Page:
When traditional treatment for glaucoma fails and eye drops, pills, or laser surgery (trabeculoplasty) does not lower intraocular pressure to a safe level, your eye doctor may recommend a trabeculectomy to prevent blindness.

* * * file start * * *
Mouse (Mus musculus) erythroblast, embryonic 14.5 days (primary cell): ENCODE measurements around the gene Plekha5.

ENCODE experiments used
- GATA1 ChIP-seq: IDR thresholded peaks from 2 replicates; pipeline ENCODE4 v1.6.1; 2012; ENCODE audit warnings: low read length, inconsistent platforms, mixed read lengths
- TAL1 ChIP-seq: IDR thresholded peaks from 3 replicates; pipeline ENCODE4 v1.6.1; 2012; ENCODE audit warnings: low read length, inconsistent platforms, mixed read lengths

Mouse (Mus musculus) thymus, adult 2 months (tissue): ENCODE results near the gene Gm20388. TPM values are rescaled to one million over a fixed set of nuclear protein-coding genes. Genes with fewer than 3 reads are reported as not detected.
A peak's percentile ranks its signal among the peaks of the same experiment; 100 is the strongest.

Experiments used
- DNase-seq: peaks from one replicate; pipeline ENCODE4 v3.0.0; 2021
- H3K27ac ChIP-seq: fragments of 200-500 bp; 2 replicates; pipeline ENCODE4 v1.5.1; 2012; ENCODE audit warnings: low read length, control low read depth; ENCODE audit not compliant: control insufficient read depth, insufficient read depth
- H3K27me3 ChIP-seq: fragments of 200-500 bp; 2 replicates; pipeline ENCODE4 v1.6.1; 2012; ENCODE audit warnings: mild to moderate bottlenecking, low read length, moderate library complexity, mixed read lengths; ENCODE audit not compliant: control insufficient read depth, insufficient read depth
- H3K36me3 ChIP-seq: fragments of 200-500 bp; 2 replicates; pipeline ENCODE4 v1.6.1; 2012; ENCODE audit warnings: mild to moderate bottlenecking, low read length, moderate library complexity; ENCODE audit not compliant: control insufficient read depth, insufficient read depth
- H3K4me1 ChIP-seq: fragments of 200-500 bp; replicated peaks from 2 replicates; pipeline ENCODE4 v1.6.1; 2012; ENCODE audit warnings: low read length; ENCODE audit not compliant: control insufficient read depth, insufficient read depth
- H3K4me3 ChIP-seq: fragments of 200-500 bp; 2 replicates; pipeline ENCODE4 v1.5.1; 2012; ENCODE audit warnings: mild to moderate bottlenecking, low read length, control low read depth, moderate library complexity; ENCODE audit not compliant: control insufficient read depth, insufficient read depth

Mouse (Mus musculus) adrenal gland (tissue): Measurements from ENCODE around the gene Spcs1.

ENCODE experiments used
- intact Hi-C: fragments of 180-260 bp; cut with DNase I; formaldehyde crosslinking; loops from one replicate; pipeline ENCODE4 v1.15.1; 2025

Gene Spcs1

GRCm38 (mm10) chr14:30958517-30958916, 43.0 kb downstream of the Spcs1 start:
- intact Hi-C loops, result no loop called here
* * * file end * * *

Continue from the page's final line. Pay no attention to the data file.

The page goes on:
A trabeculectomy differs from a trabeculoplasty in that a new drain is created in the eye by removing a tiny piece of the wall of the eye, which may include the trabecular meshwork (the natural drain). This creates a new drain, bypassing the trabecular meshwork to reduce eye pressure. Fluid can now drain easily through the new opening into a tiny blister-like reservoir (bleb) underneath the conjunctiva (the clear covering of the surface of the eye). The fluid is then absorbed by the body and the result is normal to near-normal eye pressures.